"Moribund ideations". You rule. Congrats on the sales! Less moribundness...
greygirlbeast
Aug. 10th, 2012 07:40 pm (UTC)

The genre became boring- stale. I will continue reading anything you write whatever you decide to call it. Speculative fiction.

I pretty much stopped after early Gibson.

Less moribundness...

I try.
corucia
Aug. 10th, 2012 07:34 pm (UTC)

Glad to hear of more book sales! I'm away next week so I'll miss the last Alabaster release, but I have it pulled for me at my local comic store.

More SF from you is always welcome - Dry Salvages is a splendid read, as are the stories in A is for Alien. I think the readers that need to pigeonhole authors are looking only for comfort in their reading, and so want everything predictable and familiar. Deviations that make upset that equation are not welcome. Those who are looking for the Other in authors' works are often hoping for innovation and departure from an author's norm - perhaps the author will present something that the reader hasn't considered, thus fulfilling their desire for Other.

Sparkly vampires and too-fast in-your-face zombies have been done to death and dust, as far as I'm concerned. Perhaps if they swapped everything around? A sparkly zombie and a too-fast vampire! No, wait... 30 Days of Night did that with the vampire. And I guess we've always had the sparkly zombie, although everyone calls him by his first name, Jesus. Never mind.
greygirlbeast
Aug. 10th, 2012 07:44 pm (UTC)

too-fast in-your-face zombies

See, those are the one's I like (though, usually, they're actually diseased living, and so not zombies). And vampires ought be swift, feral, vicious, the marriage of beast and man, of the hammers of death and sex.

More SF from you is always welcome - Dry Salvages is a splendid read, as are the stories in A is for Alien. I think the readers that need to pigeonhole authors are looking only for comfort in their reading, and so want everything predictable and familiar. Deviations that make upset that equation are not welcome.

It's more than that with SF. "Horror" is seen as a literary ghetto, and fantasy is often seen as, well, less than deserving of serious consideration. These are the attitudes of many SF authors and readers, and is evident at cons, etc.

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whiskeychick
Aug. 10th, 2012 07:35 pm (UTC)
I do it so it feels real.
Also ala Goo-Goo Dolls (who obviously was reading Plath when they wrote: "Yeah you bleed just to know you're alive..."

I think an inherent part of being an artist is that striving to more, do better, do faster, ad nauseum.

Also think that as artists -- and think I've even typed these same words here on your journal before -- that we feel things deeper, swifter and more painfully, so we may let someone out in the wide world know they are not alone.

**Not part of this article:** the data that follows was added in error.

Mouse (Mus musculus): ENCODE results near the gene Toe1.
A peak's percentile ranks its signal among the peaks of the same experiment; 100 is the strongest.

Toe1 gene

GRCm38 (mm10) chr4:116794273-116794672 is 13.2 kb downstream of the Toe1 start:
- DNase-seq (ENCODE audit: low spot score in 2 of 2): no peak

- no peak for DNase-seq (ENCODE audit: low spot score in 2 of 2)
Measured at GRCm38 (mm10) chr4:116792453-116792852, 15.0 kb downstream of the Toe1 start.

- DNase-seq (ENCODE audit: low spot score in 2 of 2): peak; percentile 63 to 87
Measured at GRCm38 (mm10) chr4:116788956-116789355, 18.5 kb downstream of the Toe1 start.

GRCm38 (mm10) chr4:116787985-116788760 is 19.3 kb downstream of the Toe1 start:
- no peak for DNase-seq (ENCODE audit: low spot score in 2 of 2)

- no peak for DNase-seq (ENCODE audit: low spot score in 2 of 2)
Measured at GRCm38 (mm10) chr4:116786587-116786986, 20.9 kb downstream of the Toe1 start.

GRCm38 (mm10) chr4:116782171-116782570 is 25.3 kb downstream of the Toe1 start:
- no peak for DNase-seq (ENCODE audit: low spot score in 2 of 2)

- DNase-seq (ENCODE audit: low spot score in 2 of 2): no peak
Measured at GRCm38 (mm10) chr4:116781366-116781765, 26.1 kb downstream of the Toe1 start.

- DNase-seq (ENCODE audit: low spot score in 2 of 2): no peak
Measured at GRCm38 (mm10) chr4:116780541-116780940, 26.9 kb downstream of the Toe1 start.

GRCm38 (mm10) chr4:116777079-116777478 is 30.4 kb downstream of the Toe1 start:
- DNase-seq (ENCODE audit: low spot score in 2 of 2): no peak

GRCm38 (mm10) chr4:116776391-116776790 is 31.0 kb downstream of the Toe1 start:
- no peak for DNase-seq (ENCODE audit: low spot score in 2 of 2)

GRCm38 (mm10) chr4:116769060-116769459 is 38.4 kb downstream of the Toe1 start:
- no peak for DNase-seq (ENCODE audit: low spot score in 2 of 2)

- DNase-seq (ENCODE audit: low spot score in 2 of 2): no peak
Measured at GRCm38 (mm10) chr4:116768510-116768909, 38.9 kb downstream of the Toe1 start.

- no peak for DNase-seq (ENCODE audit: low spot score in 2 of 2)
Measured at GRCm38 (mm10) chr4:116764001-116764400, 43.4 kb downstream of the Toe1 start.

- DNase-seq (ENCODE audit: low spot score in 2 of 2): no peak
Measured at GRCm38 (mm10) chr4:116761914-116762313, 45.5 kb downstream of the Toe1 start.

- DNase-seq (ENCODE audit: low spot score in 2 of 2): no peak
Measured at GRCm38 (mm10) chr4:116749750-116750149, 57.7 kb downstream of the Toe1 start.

Congratulations on the new contracts/sales. Take a few hours and celebrate. Go swim in the sea. I always notice that you kick ass in your productivity right after communing with your apparent element. Perhaps the stone feels lighter then?

Done with Zombies myself. Since the third episode of the TV version of Walking Dead (the comic was much better) which I just could not finish because, well, the writing was terrible.
greygirlbeast
Aug. 10th, 2012 07:46 pm (UTC)
Re: I do it so it feels real.

I think an inherent part of being an artist is that striving to more, do better, do faster, ad nauseum.

Unless...never mind.

Take a few hours and celebrate. Go swim in the sea.

The deadlines say no.
dipsomaniac
Aug. 10th, 2012 08:01 pm (UTC)
That Plath poem is like my M.O.
clockworkwasp
Aug. 10th, 2012 09:07 pm (UTC)
I suspect I've said it here before but I love your science fiction stories. Whenever I go back to The Dry Salvages and A is for Alien I'm sad that you say that they've never received as much recognition; partly because it means you are less likely to write more of it.

My copy of Confessions of a Five-Chambered Heart has arrived (UK) with The Yellow Book which is just as beautiful as you said it would be.
greygirlbeast
Aug. 11th, 2012 04:28 pm (UTC)

Whenever I go back to The Dry Salvages and A is for Alien I'm sad that you say that they've never received as much recognition; partly because it means you are less likely to write more of it.


I know how it sounds, because I know how people want to believe art works, but if people don't want it, I can't get paid to write it, so I don't write it.
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( 60 comments — Have your say! )